(Bloomberg) — Mercari Inc., the online flea-market operator that has become one of Japan’s most closely watched tech ventures, is closing in on new highs as the stock has drawn both big and small money.

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The company has already grown to command the largest weighting on Japan’s startup-focused Mothers index as individual investors buy in — of some 230 of the largest Japanese companies with market value of over $5 billion, Mercari has the third-highest percentage of individual shareholders. Then on Oct. 7, Los Angeles-based money manager Capital Group declared it had taken a 5% stake in Mercari.

That’s helping propel the stock to near the 6,000 yen mark it hit just once, on the day it listed to great fanfare in 2018. After a rapid decline, the stock has worked its way back up this year, fueled by its first quarterly operating profit. That’s been helped by the coronavirus pandemic, which has boosted usage of its online marketplace where users buy and sell items.



graphical user interface, chart, histogram: Mercari shares are nearly back to the post-IPO pop


© Bloomberg
Mercari shares are nearly back to the post-IPO pop

Mercari fell 0.2% in Tokyo on Tuesday. A gain of just 3.3% in the next trading session would see it match the 6,000 yen high.

Mercari is something of a rarity in Japan, which has few tech startups that have swelled to the size of the $8.6 billion company, according to Ikuo Mitsui, a fund manager at Aizawa Securities Co., who is still bullish on the firm after the share surge.

“In Japan there are very few companies like this, light on assets and not requiring large-scale capex,” he said. That’s why many are piling onto the stock, he added.

It’s even more unusual for being a Japanese startup that is starting to see success on its app outside of its home

(Bloomberg) — Mercari Inc., the online flea-market operator that has become one of Japan’s most closely watched tech ventures, is closing in on new highs as the stock has drawn both big and small money.

Loading...

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The company has already grown to command the largest weighting on Japan’s startup-focused Mothers index as individual investors buy in — of some 230 of the largest Japanese companies with market value of over $5 billion, Mercari has the third-highest percentage of individual shareholders. Then on Oct. 7, Los Angeles-based money manager Capital Group declared it had taken a 5% stake in Mercari.

That’s helping propel the stock to near the 6,000 yen mark it hit just once, on the day it listed to great fanfare in 2018. After a rapid decline, the stock has worked its way back up this year, fueled by its first quarterly operating profit. That’s been helped by the coronavirus pandemic, which has boosted usage of its online marketplace where users buy and sell items.



graphical user interface, chart, histogram: Mercari shares are nearly back to the post-IPO pop


© Bloomberg
Mercari shares are nearly back to the post-IPO pop

Mercari is something of a rarity in Japan, which has few tech startups that have swelled to the size of the $8.6 billion company, according to Ikuo Mitsui, a fund manager at Aizawa Securities Co., who is still bullish on the firm after the share surge.

“In Japan there are very few companies like this, light on assets and not requiring large-scale capex,” he said. That’s why many are piling onto the stock, he added.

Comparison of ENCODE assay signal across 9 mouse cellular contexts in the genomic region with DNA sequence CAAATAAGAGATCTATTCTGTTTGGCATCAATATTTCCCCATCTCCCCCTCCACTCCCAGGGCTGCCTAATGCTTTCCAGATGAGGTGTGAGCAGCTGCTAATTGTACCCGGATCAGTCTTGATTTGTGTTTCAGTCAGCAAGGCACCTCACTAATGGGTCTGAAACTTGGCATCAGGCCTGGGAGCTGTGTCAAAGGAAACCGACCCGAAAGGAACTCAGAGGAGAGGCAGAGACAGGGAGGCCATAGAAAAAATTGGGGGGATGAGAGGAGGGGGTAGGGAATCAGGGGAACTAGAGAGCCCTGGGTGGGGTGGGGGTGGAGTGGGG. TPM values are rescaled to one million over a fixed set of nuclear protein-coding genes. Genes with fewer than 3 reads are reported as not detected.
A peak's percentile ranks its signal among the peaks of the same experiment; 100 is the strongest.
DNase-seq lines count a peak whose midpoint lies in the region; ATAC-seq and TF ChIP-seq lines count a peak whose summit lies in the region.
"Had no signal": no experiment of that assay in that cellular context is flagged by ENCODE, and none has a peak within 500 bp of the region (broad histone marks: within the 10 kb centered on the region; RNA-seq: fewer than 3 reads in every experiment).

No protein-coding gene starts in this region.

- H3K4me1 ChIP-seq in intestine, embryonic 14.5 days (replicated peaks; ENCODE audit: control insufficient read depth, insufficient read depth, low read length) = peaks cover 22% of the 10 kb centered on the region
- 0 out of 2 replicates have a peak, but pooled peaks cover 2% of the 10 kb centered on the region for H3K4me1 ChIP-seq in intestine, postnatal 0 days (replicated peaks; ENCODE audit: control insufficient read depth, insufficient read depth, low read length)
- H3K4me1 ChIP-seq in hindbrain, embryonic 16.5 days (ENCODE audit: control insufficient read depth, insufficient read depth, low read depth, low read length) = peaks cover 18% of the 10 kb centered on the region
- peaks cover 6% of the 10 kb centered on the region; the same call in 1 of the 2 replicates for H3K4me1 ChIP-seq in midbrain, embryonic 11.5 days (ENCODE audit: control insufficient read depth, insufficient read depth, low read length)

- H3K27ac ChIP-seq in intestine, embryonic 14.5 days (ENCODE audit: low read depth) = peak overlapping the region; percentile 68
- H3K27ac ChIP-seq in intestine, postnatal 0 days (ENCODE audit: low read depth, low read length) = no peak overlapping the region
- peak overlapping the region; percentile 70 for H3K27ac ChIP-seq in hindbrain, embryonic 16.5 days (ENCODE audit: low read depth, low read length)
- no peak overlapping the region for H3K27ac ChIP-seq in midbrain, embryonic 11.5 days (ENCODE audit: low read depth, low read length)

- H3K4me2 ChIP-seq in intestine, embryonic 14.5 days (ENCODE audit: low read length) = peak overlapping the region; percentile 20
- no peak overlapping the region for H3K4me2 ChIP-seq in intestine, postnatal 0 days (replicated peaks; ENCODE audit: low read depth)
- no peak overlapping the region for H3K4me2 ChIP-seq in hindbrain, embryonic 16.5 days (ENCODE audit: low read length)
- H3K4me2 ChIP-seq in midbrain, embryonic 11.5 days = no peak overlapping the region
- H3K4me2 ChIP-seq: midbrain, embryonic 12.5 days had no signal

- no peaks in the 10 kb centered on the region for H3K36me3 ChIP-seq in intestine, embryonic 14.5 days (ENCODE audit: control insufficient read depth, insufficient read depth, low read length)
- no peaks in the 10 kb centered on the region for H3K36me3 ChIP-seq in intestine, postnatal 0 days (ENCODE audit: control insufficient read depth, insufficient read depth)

It’s even more unusual for being a Japanese startup that is starting to see success on its app outside of its home country. The pandemic was a boon to its U.S. operations, which saw gross merchandise value (GMV) jump almost threefold in the quarter ended June from

Much has been written about the pandemic-precipitated problems plaguing real estate’s commercial sector. But with office and retail-oriented real estate feeling the ill effects of COVID-19, there’s one sector that seemingly remains in the pink of health.

That is the commercial real estate industry’s industrial sector, comprised of factories, warehouses, distribution centers, fulfillment centers, data centers and similar real property. JLL
JLL
recently reported e-commerce represents half its U.S. leasing activity, an increase from the 36% number registered prior to the onset of COVID-19.

The firm projects an anticipated $900 billion increase in online sales over the next half decade will translate to need for more than one billion additional square feet of industrial real estate by 2025.

In few places is the metamorphosis more evident than in the Chicago metropolitan area, which is able to leverage its advantage as a central U.S. transportation hub in supplying the factory, warehouse and fulfillment center needs of companies nation- and worldwide. A recent snapshot of the Chicago metro’s industrial market reveals new industrial leasing soared by 56.3 % year-over-year, based on 21.2 million square feet in new leasing activity, according to the latest Cushman-Wakefield report.

Surging demand

“Industrial assets remain largely insulated from the pandemic’s devastating economic toll,” says Robert Smietana, vice chairman and CEO of Chicago-based HSA Commercial Real Estate, which recently inked an enormous lease for its 757,880-square-foot, new construction warehouse project in the southwestern Chicago suburb of Shorewood, Ill., near Joliet.

“In recent months, we’ve seen demand for warehouse space surge as consumers and businesses rely on e-commerce for everyday needs. Supply chains have shifted in response to these broader changes, which have